Beyond tasting the rums, I also enjoyed great conversations with people seated next to me. My friend Jason Alexander from Tacoma Cabana was on my left as we continued our ever-present tiki discussion. On my right was Colin Kimball of Small Screen Network, producers of many great cocktail videos by Robert Hess, Jamie Boudreau, and others. Also on my right was Jeff Shilling, Party Chairman of The Cocktail Party, and social media lead at Total Wine.  A great lunch, good rum and good conversation. You can’t beat that!

Tiki Improv Fundamentals – Don’t Fear the Recipe

I realize that what follows may be heretical in Tiki circles. It might go against 80 years of Tiki lore, secret recipe books, and exotic rums as described by Beachbum Berry in his book, Sippin’Safari. But, the simple truth is that a tasty Tiki libation isn’t hard to improvise if you know the basic pattern and have a reasonable set of ingredients on hand.

Let me be completely clear up front – I’m an avid collector of tiki recipes, and with 50+ different rums and many exotic syrups in my collection, you’d be hard pressed to find a recipe that I couldn’t fashion reasonably well with what I have on hand. I firmly believe that a tiki drink should be as authentic and well constructed as possible and I regularly consult many recipes in my extensive notebook.  However, you shouldn’t feel constrained to slavishly implementing existing recipes, or worse, not making a drink at all because you don’t have every ingredient the recipe calls for.

Think of tiki as a rich framework for improvisation – Discovering new flavor combinations that work well together. Using the following guidelines you can easily come up with your creation or a spin on an existing classic.

Matt’s Rules of Tiki

1) Tiki drinks should have rum. The flavor of the rum, not just the alcohol burn, should be easily discernible. If the rest of your ingredients cover up the rum’s true character, you’re doing it wrong. When picking your rum(s), do your best to use something close to the flavor profile, but truthfully you can get great results with a mid-tier rum like these:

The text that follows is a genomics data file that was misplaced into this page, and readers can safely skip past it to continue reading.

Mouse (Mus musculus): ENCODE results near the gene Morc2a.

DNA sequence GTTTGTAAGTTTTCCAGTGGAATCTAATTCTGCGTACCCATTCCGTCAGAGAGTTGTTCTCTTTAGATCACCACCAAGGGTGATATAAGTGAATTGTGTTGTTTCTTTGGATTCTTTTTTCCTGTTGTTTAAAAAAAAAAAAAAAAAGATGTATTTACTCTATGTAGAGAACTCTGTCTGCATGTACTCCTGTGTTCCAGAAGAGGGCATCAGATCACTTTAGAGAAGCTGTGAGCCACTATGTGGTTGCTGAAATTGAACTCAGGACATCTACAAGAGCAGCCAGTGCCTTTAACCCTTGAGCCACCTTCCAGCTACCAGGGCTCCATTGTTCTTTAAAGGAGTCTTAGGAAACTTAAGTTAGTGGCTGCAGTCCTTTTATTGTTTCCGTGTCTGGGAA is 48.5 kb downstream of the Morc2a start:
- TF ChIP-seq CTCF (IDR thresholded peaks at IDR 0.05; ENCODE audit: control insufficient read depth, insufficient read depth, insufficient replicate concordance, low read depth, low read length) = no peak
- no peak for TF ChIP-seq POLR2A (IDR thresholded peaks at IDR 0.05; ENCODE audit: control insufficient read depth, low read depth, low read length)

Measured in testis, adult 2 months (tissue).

2) Tiki drinks have lime juice. You might find a few that use lemon, but without one or the other it’s not really tiki.

3) Tiki drinks may have other fruit juices, but it’s not required. The most common juices found in tiki are pineapple, grapefruit and orange juice. Personally I shy away from OJ in my tiki as it just feels too clichĂ©.

4) Tiki drinks will have one or more sweet, strongly flavored syrups or liqueurs which may or may not be alcoholic. Commonly used syrups include;

  • Orgeat (Almond)
  • Cinnamon syrup
  • Passion fruit syrup
  • Honey syrup
  • Vanilla syrup
Commonly used sweet liqueurs include:
  • Orange Liqueur (Triple Sec, Cointreau, Grand Marnier, etc…)
  • Cherry Liqueur (e.g. Cherry Heering)
  • Falernum (lime, clove essence – Non-alcoholic versions exists as well)

4) Tiki drinks should not overly sweet. It’s easy to throw a bunch of syrups and sweet liqueurs into a drink and end up with an overly sweet mess with a muddled flavor. Don’t do this.

5) Tiki drinks may use bitter spirits sparingly. Examples include:

  • Angostura bitters
  • Allspice/Pimento dram (Very pungent allspice flavor, not very sweet)
  • Pernod or other anise flavored spirits

6) Tiki drinks are traditionally served over crushed ice. If you don’t have an ice crusher, use a mallet, a kitchen towel, or whatever gets the job done.

7) An over the top garnish is always a crowd pleaser. Hollow out a pineapple,use it as a mug, and you’re a Tiki god! (Or so the drink recipient believes.)

The key element of creating your own Tiki recipes is balance. You should be able to taste every ingredient to some degree. Don’t cover up the flavor of the rum. Ensure there’s some tartness from the lime juice. Don’t throw so many flavors in that you can’t discern what’s what anymore.

One area where I diverge from accepted tiki wisdom is going with 3 or more rums in a drink. Yes, it sounds awesome (“Four overproof rums – YEAAAH!!!”), but unless you have an amazing palate you’re not going to discern the distinct flavors of each rum. For that reason I tend towards using just one or two rums – A strong Jamaican like Smith & Cross by itself, or in combination with an Agricole style are particular favorites of mine.